The Atlantic’s recent article, The New Old Age, marks a milestone for CoGenerate (formerly Encore.org), an indication of the uptake of ideas and language we’d been working to develop, implement and disseminate for more than a decade. Written by David Brooks,...
The Latest from CoGenerate
A new documentary film, Ink & Linda, chronicles the unexpected friendship between Inksap, a Vietnamese-American street artist in his 20s, and Linda, a white modern dance teacher in her 70s. Shortly after a chance encounter brings these two together, they begin...
We’re out to show the world that older and younger people can help solve pressing problems when they work together. To that end, today we’re launching the CoGen Challenge to Advance Economic Opportunity, a partnership with the Ares Charitable Foundation to elevate...
Purpose Prize Fellow 2008
Using new technology to let citizens influence policy decisions.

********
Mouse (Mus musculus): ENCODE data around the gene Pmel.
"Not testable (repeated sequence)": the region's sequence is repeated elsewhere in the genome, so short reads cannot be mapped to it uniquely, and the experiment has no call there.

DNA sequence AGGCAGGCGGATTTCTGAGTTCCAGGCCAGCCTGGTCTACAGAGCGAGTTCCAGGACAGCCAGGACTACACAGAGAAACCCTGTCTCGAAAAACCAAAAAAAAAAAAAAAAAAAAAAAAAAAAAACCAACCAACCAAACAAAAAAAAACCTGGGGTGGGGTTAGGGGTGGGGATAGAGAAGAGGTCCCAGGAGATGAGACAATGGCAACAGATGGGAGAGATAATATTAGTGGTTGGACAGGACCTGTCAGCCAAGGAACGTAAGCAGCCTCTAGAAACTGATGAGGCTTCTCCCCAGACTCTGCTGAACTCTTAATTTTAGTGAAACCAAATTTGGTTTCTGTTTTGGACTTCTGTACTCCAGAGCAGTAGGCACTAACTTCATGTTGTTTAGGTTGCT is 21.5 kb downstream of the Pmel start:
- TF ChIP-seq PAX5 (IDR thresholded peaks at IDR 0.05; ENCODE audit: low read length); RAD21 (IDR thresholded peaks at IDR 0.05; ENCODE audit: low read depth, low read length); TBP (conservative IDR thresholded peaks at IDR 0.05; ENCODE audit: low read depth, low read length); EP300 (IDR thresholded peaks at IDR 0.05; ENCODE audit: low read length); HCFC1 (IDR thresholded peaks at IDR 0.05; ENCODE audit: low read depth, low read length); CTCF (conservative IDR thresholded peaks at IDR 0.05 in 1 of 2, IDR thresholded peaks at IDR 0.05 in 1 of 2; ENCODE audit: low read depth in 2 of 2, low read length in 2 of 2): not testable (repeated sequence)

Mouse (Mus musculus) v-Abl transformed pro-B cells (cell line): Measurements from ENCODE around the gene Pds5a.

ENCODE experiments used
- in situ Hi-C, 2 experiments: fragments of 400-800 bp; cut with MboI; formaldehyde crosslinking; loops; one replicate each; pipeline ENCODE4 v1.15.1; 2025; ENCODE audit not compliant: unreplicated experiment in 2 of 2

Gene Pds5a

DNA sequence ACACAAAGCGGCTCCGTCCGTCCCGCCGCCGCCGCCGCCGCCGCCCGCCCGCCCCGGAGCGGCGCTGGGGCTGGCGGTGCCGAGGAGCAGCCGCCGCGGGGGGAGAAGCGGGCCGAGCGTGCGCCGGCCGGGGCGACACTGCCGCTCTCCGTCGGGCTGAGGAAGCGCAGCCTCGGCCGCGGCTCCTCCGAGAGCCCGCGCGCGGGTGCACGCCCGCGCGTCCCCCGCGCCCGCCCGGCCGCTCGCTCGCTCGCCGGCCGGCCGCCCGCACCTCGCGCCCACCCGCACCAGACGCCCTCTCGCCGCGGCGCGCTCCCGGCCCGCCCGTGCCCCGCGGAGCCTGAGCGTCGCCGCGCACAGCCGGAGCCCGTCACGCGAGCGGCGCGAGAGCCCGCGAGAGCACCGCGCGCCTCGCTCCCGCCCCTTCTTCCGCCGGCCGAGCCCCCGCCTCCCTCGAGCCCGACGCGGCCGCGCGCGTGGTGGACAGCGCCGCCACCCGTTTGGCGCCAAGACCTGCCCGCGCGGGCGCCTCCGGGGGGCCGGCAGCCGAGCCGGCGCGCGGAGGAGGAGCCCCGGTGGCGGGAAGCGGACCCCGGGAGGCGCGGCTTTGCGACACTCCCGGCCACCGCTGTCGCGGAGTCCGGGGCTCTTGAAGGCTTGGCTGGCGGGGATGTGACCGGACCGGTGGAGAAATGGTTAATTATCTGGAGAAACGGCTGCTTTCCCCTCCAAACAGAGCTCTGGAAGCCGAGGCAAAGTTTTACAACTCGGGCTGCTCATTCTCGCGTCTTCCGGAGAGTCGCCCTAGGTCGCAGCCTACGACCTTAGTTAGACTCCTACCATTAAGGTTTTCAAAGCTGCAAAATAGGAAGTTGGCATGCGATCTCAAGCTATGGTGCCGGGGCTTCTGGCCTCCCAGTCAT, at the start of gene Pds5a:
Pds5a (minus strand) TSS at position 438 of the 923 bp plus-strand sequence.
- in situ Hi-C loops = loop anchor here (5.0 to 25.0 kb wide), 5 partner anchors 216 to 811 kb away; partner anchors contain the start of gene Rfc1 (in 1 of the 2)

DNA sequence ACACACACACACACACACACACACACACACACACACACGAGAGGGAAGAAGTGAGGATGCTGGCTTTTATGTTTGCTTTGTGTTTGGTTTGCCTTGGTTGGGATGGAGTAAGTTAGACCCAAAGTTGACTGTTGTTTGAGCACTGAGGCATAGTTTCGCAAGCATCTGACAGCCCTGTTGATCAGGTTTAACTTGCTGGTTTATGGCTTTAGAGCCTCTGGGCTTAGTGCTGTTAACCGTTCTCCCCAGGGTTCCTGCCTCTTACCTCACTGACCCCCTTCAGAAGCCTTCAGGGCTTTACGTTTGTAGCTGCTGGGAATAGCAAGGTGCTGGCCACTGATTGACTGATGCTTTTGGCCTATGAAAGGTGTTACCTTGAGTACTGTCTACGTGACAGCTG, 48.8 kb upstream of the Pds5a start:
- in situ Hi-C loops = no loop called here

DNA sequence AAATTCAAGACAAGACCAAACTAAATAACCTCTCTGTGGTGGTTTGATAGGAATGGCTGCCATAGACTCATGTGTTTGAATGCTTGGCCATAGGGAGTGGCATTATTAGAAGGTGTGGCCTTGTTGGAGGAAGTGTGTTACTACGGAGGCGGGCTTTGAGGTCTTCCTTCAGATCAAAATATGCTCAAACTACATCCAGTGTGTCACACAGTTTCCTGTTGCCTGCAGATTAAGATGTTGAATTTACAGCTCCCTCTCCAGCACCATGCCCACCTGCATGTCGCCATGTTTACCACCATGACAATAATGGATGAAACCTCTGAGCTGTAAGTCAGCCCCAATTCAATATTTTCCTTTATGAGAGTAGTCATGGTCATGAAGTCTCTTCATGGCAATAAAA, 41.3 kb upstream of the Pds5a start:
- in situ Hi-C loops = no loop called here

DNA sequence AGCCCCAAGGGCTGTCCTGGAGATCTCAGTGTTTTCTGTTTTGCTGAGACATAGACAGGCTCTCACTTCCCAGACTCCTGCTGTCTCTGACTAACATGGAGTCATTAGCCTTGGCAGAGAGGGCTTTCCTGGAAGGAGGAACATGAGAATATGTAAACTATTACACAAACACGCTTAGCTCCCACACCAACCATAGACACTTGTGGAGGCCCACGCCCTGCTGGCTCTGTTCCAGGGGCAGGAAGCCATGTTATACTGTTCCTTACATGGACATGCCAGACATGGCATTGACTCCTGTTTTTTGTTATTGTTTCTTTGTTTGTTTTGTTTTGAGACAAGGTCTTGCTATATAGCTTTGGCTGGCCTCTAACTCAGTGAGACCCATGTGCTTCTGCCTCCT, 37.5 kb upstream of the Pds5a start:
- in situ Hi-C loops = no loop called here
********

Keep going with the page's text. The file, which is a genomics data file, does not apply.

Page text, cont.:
Carolyn Lukensmeyer served as chief of staff to the governor of Ohio, then in Vice-President Al Gore’s Reinventing Government Initiative, and in the Clinton White House. In 1995, traveling on sabbatical from her international consulting business, she observed dedicated citizen groups tackling issues such as education, economic development, or crime and safety. But these groups were usually left behind in policy decisions driven by the fast-moving media machine and well-funded lobbyists. At the age of 50, Lukensmeyer founded AmericaSpeaks. Using networked laptop computers, satellite TV and voting key pad technology, it engages hundreds and sometimes thousands of citizens in a “21st Century Town Meeting” with policy-makers on an issue of mutual concern, giving ordinary people direct and informed input into policy-making. More than 145,000 people have shaped their communities through AmericaSpeaks. Some 4,500 met in New York’s Javits Center to change redevelopment plans for Ground Zero, making the front page of The New York Times. Nearly 3,500 Californians had a day-long non-partisan conversation on health care reform. New Orleans’ citizens, scattered nationwide, got the attention of state and federal officials for their desperate post-Katrina rebuilding needs. “As we age, I think we often look forward to doing less. I have found, however, that my passion, my intensity and my determination are actually on the rise. I am building and shaping a new field of practice, and there is so much yet to accomplish.”